Neuronal networks are the central functional units of the nervous system. Knowledge about the identity of participating neurons and the assembly of these during development is crucial for the understanding of CNS function. A promising system to dissect the development and functionalities of a neuronal network is the central pattern generator (CPG) for locomotion. We used screening approaches to identify spinal neuronal subpopulations by their specific gene expression, potentially involved in CPG function. Amongst others we found paired-like homeodomain transcription factor 2 (Pitx2) as a cholinergic interneuron marker for partition cells, with a possible role in the spinal network for locomotion. In addition, we present two genes, Chondrolectin (Chodl) and Estrogen-related receptor beta (ERRβ) as novel markers for fast and slow motor neurons, respectively.

The neuronal components of the CPG integrate three key functions; rhythm generation, ipsilateral flexors/extensors coordination and bilateral coordination over the midline. Commissural interneurons (CINs) are considered to participate in the latter. During development axons are guided to their targets by the help of axon guidance molecules. Netrin-1 and its receptor DCC (Deleted in Colorectal Cancer) have been shown to play an important role for spinal cord neurons in axon-pathfinding and migration towards the midline. We show that loss of netrin-1 functionally results in a switch from alternating to synchronous left-right locomotor activity and deletion of DCC surprisingly leads to a different phenotype, best described as uncoordination. Thus, during development, netrin-1 and DCC play a critical role for the establishment of a functional balanced CPG. Further we show a selective loss of CINs, predominantly from dorsally originating subtypes, not affecting the ventral-most V3 subtype in netrin-1 mutant mice, but a loss of CINs from all progenitor domains in Dcc mutant mice. Together, our data suggest a netrin-1-independent mechanism for DCC in axon guidance and a role of the most ventral originating CINs as part of the neuronal network controlling synchronous activities over the midline.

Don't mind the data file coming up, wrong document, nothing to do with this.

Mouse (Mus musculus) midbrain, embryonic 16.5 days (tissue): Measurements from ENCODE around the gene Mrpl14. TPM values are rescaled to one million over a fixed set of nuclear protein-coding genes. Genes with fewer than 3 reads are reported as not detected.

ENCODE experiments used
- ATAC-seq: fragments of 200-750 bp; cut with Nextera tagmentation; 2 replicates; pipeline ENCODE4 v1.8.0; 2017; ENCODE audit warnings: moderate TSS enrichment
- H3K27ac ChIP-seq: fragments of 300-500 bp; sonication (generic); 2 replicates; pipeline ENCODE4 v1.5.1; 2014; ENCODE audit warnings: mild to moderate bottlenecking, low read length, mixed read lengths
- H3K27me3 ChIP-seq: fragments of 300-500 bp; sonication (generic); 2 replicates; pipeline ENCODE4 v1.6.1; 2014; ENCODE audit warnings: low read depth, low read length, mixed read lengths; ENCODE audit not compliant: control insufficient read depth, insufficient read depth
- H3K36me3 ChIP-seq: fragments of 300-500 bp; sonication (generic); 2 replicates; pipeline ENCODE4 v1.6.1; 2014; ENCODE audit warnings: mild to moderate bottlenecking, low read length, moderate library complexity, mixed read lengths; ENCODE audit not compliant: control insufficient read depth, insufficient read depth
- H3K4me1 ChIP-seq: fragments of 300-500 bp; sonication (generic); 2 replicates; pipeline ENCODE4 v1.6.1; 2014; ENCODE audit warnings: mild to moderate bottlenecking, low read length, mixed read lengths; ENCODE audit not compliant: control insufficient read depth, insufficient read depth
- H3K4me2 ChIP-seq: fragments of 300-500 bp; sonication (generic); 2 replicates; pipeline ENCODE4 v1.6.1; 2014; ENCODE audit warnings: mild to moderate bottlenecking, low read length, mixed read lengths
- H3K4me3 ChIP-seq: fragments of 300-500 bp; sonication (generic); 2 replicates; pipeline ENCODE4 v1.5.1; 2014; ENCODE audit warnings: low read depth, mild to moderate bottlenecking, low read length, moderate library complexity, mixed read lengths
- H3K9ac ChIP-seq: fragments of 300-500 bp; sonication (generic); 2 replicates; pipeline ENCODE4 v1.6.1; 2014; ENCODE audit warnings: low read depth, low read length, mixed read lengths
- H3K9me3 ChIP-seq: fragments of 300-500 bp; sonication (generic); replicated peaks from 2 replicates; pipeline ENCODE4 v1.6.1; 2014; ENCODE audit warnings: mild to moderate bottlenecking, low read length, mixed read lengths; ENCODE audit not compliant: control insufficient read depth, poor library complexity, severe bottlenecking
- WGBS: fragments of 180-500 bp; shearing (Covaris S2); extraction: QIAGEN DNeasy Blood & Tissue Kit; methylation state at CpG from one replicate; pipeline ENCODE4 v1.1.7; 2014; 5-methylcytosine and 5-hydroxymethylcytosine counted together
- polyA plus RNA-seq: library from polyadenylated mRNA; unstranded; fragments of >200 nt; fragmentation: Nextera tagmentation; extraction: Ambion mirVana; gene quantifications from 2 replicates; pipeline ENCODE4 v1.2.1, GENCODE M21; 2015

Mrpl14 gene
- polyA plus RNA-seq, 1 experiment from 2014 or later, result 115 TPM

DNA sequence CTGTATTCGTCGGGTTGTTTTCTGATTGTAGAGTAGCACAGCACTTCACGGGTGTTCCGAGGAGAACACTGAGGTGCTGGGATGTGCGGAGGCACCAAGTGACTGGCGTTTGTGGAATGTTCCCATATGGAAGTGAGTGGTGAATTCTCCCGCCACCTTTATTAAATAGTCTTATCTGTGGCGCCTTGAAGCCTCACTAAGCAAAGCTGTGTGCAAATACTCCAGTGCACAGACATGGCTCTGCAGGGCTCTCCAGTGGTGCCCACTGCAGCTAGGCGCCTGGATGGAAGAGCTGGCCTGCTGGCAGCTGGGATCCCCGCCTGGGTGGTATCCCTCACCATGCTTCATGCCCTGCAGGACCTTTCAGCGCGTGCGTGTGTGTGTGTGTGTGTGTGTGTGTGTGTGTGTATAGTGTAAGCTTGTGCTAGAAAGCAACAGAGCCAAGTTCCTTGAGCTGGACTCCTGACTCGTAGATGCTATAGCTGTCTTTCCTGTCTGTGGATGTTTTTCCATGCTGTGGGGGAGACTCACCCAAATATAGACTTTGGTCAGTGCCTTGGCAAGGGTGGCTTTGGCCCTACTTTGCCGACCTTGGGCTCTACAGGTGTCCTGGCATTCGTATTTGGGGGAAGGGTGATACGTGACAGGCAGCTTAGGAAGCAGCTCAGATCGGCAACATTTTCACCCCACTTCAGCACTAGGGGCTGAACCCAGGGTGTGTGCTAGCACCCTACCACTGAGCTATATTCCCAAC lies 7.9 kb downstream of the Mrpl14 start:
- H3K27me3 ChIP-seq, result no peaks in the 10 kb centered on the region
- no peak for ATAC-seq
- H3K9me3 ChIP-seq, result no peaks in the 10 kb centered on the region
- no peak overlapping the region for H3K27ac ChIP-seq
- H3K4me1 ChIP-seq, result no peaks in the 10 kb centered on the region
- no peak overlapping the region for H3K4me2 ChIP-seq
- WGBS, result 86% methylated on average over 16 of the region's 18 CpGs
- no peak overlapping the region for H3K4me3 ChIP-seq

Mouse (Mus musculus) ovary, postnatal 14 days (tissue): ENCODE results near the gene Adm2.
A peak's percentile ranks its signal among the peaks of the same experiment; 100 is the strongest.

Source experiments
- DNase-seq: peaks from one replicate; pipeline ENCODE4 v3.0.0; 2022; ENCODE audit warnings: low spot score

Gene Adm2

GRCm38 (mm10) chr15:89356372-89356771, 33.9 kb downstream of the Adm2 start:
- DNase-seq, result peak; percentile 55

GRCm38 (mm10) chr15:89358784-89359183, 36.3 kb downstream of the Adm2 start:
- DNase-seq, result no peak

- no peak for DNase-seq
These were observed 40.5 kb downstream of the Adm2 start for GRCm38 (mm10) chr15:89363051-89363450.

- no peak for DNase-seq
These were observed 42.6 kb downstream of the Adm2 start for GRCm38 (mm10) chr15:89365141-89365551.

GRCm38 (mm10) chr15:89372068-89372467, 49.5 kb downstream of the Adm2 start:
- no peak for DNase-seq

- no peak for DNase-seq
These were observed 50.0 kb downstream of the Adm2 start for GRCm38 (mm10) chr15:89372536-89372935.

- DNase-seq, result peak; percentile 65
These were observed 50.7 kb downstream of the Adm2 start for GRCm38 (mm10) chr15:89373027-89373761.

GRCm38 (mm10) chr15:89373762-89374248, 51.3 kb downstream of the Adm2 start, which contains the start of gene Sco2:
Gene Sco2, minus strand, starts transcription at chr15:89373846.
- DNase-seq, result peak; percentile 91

Another pair of axon guidance molecules, EphA4 and ephrinB3, has been shown to cooperate in preventing ipsilateral interneurons from crossing the spinal midline and if either molecule is deleted in mice, this will result in a defect in left-right coordination of locomotion. We provide in vivo and in vitro evidence that the GTPase-activating protein α2-chimerin, as a downstream molecule of EphA4 signaling, is essential in axon guidance decisions involved in the correct formation of the spinal circuitry for locomotion.

Place, publisher, year, edition, pages
Uppsala: Acta Universitatis Upsaliensis, 2010. 40 p.
Digital Comprehensive Summaries of Uppsala Dissertations from the Faculty of Medicine, ISSN 1651-6206 ; 514
neuronal network, commissural interneuron, developmental interneuron subtypes, V3, mouse genetics, Pitx2, axon guidance, netrin-1, DCC, EphA4
National Category
Research subject
Neuroscience; Developmental Neurosciences; Molecular Genetics
urn:nbn:se:uu:diva-112472 (URN)978-91-554-7704-2 (ISBN)
Public defence
2010-02-26, B42, BMC, Husargatan 3, Uppsala, 09:15 (English)
Available from: 2010-02-05 Created: 2010-01-13 Last updated: 2010-02-05Bibliographically approved